His perfectionism, and an apparent tendency to depression, resulted in a small total output, despite the small size of all his pictures. In all about forty paintings are now generally agreed to be by him (see Kressmann below). He made a few etchings, not very successfully. However, his work was highly regarded by other artists and a few important collectors for its quality. He had a clear and direct influence on other Northern artists who were in Rome such as Paul Bril, Jan Pynas, Leonaert Bramer and Pieter Lastman, later Rembrandt’s master, who was probably in Rome by 1605. Rembrandt’s first dated work is a Stoning of St Stephen which appears to be a response to Elsheimer’s painting of the subject, now in Edinburgh. Some works by Italian artists, such as the six pictures from Ovid by Carlo Saraceni now in the Museo di Capodimonte, Naples, also show Elsheimer’s clear influence. Rubens, who owned at least four of his works, knew Elsheimer in Rome, and praised him highly in a letter after his death.
In a wider sense, he was influential in three respects. Firstly his night scenes were highly original. His lighting effects in general were very subtle, and very different from those of Caravaggio. He often uses as many as five different sources of light, and graduates the light relatively gently, with the less well-lit parts of the composition often containing important parts of it.
Secondly, his combination of poetic landscape with large foreground figures gives the landscape a prominence that had rarely been seen since the Early Renaissance. His landscapes do not always feature an extensive view; often the lushness of the vegetation closes it off. They are more realistic, but no less poetic, than those of Bril or Jan Brueghel, and play a part in the formation of those of Poussin and Claude. His treatment of large figures with a landscape backdrop looks forward, through Rubens and van Dyck, to the English portrait in the eighteenth century. Soon after his death he became very popular with English collectors, notably King Charles I of England, the Earl of Arundel, and the George Villiers, 1st Duke of Buckingham, and over half his paintings have been in English collections at some time (nearly one third are still in the UK).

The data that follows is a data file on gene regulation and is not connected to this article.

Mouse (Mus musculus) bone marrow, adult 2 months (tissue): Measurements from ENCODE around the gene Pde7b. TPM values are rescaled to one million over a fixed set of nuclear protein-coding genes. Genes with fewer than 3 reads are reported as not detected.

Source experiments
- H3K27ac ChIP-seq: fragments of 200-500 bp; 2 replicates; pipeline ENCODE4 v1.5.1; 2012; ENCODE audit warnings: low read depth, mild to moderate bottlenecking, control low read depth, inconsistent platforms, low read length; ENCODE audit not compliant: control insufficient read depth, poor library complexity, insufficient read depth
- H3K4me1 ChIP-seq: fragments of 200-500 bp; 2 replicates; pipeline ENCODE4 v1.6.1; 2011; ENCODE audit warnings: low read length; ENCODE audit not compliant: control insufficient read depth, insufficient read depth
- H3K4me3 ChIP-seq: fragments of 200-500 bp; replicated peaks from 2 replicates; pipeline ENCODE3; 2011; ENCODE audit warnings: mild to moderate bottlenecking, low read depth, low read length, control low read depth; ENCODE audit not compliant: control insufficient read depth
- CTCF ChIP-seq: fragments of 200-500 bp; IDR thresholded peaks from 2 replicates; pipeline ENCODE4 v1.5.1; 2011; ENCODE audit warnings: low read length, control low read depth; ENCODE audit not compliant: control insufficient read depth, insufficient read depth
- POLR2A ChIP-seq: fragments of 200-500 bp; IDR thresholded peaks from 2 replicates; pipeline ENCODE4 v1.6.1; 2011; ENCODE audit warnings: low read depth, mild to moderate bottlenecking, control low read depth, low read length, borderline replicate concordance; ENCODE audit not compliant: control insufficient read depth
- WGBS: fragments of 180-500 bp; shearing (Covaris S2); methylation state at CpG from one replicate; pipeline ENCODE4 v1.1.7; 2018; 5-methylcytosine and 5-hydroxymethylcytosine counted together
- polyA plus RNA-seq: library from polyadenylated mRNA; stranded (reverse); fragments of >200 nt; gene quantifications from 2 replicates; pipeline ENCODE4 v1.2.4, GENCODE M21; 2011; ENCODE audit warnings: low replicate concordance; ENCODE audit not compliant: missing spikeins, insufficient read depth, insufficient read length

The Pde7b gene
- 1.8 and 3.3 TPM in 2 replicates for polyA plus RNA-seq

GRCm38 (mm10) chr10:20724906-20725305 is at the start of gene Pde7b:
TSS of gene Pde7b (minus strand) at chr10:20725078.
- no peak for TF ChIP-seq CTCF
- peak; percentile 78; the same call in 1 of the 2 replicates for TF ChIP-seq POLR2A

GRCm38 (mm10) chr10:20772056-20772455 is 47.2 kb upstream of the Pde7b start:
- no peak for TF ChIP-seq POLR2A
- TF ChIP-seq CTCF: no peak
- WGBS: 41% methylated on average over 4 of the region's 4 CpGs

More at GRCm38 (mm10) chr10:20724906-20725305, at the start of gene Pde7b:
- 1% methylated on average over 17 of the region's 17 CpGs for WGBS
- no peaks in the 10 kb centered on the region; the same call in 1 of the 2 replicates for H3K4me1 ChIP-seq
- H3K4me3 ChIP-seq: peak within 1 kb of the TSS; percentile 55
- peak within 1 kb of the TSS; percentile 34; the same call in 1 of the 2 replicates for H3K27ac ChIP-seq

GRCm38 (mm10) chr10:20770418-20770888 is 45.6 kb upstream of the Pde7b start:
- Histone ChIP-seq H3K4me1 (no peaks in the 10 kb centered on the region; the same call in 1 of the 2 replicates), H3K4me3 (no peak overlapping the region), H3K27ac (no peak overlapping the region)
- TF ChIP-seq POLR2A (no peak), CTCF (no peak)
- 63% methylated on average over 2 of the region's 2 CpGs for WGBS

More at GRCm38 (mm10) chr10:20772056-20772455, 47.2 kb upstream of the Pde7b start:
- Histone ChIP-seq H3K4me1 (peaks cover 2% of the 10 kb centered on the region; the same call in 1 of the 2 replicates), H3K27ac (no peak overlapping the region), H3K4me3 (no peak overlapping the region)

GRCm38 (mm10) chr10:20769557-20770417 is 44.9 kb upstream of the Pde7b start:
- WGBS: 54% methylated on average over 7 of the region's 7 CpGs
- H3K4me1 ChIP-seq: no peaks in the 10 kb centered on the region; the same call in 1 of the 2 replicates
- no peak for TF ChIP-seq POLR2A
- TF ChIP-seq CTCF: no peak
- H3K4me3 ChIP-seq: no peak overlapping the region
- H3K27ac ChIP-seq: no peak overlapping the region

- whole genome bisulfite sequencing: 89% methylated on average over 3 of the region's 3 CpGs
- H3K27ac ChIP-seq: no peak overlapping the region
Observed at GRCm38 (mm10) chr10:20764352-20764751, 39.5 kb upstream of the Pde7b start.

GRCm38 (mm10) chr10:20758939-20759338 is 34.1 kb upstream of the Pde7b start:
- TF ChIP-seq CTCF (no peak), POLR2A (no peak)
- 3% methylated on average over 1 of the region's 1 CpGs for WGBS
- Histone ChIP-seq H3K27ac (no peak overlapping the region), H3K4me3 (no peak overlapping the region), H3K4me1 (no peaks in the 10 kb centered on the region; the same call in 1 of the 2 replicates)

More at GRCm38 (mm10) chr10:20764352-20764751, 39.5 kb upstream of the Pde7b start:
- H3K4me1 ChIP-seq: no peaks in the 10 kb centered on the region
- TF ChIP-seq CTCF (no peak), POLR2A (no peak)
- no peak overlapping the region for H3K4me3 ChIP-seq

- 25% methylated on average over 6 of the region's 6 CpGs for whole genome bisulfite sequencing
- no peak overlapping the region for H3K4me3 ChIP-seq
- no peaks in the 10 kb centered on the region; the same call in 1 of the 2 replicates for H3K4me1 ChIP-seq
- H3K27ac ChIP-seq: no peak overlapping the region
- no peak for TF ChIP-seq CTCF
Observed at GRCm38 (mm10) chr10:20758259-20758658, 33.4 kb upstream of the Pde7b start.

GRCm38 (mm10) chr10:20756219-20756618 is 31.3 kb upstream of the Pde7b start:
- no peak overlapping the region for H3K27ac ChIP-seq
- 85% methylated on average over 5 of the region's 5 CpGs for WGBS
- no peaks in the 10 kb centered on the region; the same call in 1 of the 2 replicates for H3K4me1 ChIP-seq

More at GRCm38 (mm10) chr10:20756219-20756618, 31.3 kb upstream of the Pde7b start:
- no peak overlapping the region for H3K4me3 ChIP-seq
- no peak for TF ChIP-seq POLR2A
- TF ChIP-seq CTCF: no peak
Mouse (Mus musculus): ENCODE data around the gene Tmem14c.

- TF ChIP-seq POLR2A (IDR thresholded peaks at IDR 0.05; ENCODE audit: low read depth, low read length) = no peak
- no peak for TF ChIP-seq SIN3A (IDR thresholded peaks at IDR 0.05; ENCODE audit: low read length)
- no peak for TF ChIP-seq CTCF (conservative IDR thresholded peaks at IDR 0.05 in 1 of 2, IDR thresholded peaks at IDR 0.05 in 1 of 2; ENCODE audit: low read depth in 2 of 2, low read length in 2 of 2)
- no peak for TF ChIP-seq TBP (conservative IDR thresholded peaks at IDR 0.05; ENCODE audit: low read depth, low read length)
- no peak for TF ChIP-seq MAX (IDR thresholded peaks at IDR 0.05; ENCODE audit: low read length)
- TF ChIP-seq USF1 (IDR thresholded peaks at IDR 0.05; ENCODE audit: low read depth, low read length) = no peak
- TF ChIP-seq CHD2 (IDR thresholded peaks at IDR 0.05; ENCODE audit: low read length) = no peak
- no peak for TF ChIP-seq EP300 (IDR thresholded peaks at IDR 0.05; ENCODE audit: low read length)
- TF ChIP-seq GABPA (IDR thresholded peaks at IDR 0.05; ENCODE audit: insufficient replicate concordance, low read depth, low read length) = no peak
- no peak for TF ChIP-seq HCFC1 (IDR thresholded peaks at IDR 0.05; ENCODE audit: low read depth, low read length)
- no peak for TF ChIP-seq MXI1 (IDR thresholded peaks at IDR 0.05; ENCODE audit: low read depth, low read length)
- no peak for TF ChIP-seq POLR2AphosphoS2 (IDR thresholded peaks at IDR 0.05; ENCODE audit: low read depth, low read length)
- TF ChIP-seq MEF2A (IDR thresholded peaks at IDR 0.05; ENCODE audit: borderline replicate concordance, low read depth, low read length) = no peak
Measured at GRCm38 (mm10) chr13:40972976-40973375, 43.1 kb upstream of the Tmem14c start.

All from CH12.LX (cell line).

Thirdly, his integration of Italian styles with the German tradition he was trained in is perhaps more effective than that of any Northern painter since Dürer (with the exception of his friend Rubens). His compositions tend to underplay the drama of the events they depict (in noticeable contrast to those of Rubens), but often show the start of moments of transformation. His figures are relatively short and stocky, and reflect little of classical ideals. Their poses and gestures are unflamboyant, and their facial expressions resemble those in Early Netherlandish painting rather than the bella figura of most Italian Renaissance work.